None of these approaches is without trade-offs: use of a separate mask array requires allocation of an additional Boolean array, which adds overhead in both storage and computation. A sentinel value reduces the range of valid values that can be represented, and may require extra (often non-optimized) logic in CPU and GPU arithmetic. Common special values like NaN are not available for all data types.

As in most cases where no universally optimal choice exists, different languages and systems use different conventions. For example, the R language uses reserved bit patterns within each data type as sentinel values indicating missing data, while the SciDB system uses an extra byte attached to every cell which indicates a NA state.

The way in which Pandas handles missing values is constrained by its reliance on the NumPy package, which does not have a built-in notion of NA values for non-floating-point data types.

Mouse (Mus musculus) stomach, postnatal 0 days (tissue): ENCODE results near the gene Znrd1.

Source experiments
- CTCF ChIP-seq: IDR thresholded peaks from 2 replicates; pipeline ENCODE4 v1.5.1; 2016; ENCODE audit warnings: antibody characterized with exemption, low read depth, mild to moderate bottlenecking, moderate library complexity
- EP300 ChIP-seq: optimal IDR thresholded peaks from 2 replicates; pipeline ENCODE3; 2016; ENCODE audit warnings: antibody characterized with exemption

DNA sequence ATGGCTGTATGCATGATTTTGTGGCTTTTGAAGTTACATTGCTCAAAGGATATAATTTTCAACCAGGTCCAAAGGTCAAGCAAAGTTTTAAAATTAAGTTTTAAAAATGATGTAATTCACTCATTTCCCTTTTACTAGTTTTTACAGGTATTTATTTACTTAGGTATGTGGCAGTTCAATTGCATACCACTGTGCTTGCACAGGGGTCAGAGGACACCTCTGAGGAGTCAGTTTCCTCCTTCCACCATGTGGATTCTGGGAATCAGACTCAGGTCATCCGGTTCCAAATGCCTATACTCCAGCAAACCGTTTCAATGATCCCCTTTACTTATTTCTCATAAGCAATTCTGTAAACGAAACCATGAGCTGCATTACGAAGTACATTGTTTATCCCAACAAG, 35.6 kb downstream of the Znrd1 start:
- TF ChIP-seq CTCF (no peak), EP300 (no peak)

Pandas could have followed R's lead in specifying bit patterns for each individual data type to indicate nullness, but this approach turns out to be rather unwieldy.
While R contains four basic data types, NumPy supports *far* more than this: for example, while R has a single integer type, NumPy supports *fourteen* basic integer types once you account for available precisions, signedness, and endianness of the encoding.
Reserving a specific bit pattern in all available NumPy types would lead to an unwieldy amount of overhead in special-casing various operations for various types, likely even requiring a new fork of the NumPy package. Further, for the smaller data types (such as 8-bit integers), sacrificing a bit to use as a mask will significantly reduce the range of values it can represent.

NumPy does have support for masked arrays – that is, arrays that have a separate Boolean mask array attached for marking data as "good" or "bad." Pandas could have derived from this, but the overhead in both storage, computation, and code maintenance makes that an unattractive choice.